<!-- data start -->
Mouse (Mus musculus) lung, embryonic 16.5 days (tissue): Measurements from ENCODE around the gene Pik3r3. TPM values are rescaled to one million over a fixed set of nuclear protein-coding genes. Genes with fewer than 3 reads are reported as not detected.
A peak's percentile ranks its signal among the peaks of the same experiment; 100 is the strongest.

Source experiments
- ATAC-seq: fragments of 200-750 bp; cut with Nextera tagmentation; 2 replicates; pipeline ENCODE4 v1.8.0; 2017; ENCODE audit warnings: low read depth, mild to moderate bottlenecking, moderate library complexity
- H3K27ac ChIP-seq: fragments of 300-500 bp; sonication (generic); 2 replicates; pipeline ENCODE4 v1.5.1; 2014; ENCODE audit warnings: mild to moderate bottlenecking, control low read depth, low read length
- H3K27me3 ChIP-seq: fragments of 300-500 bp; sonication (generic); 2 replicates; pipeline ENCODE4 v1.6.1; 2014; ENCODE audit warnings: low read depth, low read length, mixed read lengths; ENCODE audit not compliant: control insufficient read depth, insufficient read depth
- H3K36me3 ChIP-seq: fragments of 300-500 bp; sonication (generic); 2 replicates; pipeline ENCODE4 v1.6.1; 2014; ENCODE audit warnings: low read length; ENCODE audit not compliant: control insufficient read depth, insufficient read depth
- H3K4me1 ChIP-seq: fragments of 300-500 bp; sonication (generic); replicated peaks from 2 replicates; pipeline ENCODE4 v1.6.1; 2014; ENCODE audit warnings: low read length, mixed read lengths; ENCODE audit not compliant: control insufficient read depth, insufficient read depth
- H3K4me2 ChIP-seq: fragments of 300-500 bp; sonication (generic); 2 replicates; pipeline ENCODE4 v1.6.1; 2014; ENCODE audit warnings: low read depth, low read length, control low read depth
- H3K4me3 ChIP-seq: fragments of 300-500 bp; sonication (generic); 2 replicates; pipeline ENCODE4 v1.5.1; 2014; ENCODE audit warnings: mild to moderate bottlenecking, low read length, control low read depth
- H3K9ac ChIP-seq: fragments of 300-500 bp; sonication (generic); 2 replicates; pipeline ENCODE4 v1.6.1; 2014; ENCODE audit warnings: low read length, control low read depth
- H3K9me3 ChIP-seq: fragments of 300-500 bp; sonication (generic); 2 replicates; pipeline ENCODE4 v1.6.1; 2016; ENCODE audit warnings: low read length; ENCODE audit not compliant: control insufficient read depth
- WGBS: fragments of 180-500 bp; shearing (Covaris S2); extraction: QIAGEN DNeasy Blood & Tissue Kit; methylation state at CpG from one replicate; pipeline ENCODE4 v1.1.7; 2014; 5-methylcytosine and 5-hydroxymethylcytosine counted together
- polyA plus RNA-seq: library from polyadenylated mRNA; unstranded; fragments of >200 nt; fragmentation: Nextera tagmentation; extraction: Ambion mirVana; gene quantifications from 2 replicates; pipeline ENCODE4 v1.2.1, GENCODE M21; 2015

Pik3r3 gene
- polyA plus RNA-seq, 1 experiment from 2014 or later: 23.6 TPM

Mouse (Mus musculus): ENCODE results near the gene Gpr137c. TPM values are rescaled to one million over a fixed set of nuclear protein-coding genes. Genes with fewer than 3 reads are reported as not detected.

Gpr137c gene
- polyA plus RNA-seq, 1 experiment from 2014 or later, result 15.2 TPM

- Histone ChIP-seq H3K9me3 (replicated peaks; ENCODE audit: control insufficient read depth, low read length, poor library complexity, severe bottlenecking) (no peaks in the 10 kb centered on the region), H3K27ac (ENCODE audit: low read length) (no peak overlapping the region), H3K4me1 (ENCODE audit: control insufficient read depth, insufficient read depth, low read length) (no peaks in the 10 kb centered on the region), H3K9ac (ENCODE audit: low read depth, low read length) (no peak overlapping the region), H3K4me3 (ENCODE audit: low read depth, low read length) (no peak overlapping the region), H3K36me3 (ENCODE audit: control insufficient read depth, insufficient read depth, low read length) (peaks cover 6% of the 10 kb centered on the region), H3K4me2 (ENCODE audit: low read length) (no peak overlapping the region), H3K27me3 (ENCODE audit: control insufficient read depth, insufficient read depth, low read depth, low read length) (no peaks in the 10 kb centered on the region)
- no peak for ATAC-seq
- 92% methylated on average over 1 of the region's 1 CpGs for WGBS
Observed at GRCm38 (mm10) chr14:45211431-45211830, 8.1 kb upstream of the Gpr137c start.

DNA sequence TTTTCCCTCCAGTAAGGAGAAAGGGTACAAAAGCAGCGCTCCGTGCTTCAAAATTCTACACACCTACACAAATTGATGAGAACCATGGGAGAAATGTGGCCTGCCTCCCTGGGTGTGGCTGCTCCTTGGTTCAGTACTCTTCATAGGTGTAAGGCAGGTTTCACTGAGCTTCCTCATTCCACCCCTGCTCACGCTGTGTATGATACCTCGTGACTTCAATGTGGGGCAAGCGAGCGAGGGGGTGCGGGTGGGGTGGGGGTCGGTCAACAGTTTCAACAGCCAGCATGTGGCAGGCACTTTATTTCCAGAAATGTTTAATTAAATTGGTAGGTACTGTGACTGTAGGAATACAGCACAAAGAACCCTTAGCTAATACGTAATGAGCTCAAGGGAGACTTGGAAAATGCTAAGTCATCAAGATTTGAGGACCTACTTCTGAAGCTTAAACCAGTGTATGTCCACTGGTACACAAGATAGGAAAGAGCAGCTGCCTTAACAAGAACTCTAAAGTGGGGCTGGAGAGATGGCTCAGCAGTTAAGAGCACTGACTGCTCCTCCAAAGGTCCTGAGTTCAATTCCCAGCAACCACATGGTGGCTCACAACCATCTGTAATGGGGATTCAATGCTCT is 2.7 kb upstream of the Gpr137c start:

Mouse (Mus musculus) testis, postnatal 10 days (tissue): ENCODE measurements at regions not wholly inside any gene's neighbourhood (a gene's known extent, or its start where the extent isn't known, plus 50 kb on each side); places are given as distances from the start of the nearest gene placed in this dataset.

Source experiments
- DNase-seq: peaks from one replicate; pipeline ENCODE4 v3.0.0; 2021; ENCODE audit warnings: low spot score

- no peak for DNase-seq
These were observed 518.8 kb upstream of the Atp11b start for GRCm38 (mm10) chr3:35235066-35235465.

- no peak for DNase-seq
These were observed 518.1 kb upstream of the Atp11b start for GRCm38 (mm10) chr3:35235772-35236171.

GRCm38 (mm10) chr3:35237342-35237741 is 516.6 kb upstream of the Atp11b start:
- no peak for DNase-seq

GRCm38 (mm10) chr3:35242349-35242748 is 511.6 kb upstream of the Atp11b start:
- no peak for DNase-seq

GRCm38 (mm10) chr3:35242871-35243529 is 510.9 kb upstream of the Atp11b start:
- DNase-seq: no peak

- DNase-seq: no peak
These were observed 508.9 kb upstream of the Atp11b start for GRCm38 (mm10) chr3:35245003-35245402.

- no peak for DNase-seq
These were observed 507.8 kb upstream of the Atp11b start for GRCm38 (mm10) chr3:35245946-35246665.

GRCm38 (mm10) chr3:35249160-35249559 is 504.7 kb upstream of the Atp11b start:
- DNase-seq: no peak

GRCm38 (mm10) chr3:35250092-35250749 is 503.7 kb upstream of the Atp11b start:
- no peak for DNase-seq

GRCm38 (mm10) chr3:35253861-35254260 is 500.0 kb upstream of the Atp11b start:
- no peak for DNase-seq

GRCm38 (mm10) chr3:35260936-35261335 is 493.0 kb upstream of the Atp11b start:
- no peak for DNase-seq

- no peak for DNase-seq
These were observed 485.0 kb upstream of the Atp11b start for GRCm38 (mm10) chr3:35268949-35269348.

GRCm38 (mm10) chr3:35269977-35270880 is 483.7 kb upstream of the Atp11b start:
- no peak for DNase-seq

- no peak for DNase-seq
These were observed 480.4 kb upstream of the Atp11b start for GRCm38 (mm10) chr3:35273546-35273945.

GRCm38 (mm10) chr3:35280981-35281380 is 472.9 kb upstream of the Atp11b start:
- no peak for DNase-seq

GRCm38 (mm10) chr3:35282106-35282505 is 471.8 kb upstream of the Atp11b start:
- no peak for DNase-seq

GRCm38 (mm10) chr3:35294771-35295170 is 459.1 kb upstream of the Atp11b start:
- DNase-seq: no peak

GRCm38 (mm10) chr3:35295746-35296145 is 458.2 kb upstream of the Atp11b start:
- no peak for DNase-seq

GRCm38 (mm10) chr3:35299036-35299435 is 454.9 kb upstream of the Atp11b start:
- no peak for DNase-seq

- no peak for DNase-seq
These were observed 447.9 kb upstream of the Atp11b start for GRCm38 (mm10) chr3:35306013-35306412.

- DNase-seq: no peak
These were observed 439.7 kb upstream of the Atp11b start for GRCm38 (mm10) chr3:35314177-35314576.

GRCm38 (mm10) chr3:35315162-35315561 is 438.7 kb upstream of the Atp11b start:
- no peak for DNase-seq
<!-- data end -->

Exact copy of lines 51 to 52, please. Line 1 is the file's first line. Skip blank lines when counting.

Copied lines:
These were observed 485.0 kb upstream of the Atp11b start for GRCm38 (mm10) chr3:35268949-35269348.

GRCm38 (mm10) chr3:35269977-35270880 is 483.7 kb upstream of the Atp11b start: